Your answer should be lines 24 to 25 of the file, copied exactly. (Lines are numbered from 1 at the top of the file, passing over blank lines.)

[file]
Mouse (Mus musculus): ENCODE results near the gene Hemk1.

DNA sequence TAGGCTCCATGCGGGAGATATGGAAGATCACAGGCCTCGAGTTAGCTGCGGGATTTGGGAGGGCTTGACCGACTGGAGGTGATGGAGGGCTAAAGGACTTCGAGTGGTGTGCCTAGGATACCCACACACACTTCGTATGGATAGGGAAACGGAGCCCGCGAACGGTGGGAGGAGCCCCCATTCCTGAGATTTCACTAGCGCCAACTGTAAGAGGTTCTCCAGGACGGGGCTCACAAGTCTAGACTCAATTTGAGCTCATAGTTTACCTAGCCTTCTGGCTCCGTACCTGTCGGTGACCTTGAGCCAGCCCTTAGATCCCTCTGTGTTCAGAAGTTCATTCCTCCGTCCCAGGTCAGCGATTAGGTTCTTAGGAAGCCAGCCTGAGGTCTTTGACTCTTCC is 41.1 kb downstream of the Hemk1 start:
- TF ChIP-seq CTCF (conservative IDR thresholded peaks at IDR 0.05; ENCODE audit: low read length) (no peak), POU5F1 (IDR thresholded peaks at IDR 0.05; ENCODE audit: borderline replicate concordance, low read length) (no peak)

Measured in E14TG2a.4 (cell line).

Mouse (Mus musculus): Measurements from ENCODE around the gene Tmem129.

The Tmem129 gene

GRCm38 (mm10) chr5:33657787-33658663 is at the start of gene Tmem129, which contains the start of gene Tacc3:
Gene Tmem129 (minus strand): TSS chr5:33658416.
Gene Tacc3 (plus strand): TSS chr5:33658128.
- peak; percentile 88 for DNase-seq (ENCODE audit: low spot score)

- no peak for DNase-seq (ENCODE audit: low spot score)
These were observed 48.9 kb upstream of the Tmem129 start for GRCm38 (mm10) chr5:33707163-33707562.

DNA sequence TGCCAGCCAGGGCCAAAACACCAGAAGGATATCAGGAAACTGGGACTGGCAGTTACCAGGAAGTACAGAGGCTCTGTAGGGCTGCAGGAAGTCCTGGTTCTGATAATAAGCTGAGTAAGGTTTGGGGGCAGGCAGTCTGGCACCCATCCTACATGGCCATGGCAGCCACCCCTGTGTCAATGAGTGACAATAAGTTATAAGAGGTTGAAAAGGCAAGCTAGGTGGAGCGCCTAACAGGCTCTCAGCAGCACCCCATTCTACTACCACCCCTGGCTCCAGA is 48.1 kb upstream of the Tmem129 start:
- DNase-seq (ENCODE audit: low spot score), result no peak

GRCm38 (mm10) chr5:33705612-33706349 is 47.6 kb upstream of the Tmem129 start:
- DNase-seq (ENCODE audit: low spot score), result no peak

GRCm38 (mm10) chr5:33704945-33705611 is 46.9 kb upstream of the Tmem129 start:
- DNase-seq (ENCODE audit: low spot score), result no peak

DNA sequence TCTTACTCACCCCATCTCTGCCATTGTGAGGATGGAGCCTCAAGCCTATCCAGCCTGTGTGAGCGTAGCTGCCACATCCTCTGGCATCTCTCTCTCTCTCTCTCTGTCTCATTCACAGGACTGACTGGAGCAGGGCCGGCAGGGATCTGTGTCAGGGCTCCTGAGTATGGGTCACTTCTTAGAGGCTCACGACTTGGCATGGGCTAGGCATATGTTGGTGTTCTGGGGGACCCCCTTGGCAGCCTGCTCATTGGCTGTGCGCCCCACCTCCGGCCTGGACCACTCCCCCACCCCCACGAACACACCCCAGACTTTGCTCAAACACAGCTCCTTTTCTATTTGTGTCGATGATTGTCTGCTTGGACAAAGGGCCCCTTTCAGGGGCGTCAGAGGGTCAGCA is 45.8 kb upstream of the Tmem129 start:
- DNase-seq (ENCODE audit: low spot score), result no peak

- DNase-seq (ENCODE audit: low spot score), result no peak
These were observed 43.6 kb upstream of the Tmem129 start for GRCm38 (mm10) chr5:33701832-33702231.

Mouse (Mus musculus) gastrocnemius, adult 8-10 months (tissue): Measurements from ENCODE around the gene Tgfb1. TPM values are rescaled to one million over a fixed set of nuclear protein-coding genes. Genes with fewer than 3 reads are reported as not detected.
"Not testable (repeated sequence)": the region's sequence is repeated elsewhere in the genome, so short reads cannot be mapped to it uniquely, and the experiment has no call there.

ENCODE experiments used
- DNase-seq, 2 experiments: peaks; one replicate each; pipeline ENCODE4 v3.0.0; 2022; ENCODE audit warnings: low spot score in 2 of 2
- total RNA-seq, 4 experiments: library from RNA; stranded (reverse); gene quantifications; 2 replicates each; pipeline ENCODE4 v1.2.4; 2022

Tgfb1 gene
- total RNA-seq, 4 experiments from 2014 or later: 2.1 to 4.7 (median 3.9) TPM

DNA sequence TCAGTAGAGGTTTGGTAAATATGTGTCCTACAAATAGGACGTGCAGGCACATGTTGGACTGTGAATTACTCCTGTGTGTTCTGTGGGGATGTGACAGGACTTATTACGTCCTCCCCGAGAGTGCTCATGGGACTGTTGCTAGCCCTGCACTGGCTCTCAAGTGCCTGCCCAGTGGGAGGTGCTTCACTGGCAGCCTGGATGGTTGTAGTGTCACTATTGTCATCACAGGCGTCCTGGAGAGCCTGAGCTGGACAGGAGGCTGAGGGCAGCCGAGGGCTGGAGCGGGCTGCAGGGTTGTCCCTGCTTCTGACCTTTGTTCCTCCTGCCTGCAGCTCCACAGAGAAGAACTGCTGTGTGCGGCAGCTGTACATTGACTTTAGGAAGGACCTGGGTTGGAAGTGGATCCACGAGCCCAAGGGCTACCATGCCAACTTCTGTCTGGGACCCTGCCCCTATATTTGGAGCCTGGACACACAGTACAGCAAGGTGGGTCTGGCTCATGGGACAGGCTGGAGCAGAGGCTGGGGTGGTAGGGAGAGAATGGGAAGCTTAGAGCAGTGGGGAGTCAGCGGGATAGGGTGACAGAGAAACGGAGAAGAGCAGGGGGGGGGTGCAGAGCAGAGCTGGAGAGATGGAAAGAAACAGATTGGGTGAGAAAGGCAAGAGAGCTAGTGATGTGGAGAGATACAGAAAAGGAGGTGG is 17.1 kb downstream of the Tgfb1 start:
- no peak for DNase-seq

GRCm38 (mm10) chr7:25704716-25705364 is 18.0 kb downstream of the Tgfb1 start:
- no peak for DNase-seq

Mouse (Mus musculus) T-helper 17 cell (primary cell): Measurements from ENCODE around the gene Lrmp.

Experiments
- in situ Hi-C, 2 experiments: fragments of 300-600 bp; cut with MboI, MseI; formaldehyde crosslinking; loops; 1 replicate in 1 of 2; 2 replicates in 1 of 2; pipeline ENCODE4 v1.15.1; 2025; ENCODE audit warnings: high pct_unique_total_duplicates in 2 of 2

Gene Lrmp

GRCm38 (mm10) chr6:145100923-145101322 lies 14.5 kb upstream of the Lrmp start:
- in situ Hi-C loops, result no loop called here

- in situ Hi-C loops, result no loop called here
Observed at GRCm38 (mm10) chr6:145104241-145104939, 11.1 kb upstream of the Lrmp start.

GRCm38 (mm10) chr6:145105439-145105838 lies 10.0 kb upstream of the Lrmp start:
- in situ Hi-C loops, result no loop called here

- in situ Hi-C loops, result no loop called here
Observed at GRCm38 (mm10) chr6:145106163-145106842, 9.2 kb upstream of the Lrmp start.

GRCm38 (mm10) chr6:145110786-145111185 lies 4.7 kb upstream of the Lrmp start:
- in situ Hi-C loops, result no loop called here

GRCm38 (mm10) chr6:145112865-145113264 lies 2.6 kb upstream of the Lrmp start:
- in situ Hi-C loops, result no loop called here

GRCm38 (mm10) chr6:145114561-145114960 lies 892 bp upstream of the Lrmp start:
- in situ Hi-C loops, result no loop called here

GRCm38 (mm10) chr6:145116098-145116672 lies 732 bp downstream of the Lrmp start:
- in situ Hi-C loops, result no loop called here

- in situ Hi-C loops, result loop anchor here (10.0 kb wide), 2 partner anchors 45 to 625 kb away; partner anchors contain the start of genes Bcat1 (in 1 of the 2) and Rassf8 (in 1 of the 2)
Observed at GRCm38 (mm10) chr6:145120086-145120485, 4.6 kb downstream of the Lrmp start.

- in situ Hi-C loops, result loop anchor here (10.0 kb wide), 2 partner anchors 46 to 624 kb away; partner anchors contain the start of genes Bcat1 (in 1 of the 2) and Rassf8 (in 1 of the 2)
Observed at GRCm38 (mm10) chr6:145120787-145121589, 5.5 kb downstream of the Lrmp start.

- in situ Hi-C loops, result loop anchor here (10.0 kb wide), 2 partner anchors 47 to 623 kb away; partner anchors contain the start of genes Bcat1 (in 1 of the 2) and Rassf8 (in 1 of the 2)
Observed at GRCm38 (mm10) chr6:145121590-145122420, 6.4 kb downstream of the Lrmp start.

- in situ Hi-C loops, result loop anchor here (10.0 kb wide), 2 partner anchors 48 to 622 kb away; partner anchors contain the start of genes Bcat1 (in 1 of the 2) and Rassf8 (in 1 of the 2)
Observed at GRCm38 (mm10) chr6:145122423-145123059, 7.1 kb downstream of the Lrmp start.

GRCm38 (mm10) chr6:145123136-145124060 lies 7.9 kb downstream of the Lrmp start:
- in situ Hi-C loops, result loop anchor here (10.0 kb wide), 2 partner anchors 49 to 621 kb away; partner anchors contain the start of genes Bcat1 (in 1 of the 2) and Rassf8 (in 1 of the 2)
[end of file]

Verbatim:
"Not testable (repeated sequence)": the region's sequence is repeated elsewhere in the genome, so short reads cannot be mapped to it uniquely, and the experiment has no call there.

ENCODE experiments used